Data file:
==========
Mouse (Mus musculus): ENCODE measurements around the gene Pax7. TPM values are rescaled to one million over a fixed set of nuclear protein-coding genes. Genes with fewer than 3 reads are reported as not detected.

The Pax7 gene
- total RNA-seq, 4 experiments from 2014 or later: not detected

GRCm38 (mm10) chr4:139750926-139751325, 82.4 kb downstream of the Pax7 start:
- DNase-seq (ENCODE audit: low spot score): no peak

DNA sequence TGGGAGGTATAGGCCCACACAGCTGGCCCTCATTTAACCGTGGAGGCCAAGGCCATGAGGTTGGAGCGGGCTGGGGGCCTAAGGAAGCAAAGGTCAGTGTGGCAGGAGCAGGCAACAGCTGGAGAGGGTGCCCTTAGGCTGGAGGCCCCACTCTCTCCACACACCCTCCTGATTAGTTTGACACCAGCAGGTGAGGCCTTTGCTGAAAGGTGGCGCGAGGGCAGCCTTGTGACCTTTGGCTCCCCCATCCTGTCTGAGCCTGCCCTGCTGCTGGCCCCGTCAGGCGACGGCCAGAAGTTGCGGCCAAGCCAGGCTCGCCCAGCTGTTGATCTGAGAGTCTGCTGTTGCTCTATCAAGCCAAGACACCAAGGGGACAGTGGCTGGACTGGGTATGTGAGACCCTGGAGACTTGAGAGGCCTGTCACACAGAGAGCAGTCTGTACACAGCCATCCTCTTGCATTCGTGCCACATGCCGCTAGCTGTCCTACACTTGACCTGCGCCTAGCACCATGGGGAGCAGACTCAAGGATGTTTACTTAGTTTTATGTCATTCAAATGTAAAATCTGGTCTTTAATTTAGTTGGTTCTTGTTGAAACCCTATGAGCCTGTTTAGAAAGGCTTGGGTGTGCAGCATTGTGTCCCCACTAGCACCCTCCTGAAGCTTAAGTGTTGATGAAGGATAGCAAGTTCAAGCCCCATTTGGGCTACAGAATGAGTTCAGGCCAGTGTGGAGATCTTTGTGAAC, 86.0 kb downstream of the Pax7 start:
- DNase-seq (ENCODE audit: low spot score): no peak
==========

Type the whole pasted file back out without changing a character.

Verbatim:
Mouse (Mus musculus): ENCODE measurements around the gene Pax7. TPM values are rescaled to one million over a fixed set of nuclear protein-coding genes. Genes with fewer than 3 reads are reported as not detected.

The Pax7 gene
- total RNA-seq, 4 experiments from 2014 or later: not detected

GRCm38 (mm10) chr4:139750926-139751325, 82.4 kb downstream of the Pax7 start:
- DNase-seq (ENCODE audit: low spot score): no peak

DNA sequence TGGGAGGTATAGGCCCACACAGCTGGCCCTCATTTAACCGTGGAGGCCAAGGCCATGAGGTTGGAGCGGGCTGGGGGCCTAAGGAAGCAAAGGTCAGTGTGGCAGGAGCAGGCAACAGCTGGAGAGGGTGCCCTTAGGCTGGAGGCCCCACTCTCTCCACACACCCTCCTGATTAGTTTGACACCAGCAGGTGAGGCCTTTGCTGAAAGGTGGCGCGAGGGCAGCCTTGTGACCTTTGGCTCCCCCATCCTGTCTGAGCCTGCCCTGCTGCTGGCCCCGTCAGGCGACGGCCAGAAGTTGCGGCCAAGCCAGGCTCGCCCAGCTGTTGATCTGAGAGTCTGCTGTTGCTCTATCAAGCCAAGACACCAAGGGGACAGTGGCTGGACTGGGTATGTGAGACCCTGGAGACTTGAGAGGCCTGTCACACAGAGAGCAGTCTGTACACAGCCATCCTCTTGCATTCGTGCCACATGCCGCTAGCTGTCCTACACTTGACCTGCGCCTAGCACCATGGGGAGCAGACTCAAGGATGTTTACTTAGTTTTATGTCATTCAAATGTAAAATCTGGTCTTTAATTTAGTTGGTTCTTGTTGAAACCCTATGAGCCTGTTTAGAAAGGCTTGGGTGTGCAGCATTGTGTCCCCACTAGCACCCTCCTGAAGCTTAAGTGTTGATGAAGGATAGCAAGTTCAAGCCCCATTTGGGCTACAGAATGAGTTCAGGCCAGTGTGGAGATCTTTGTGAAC, 86.0 kb downstream of the Pax7 start:
- DNase-seq (ENCODE audit: low spot score): no peak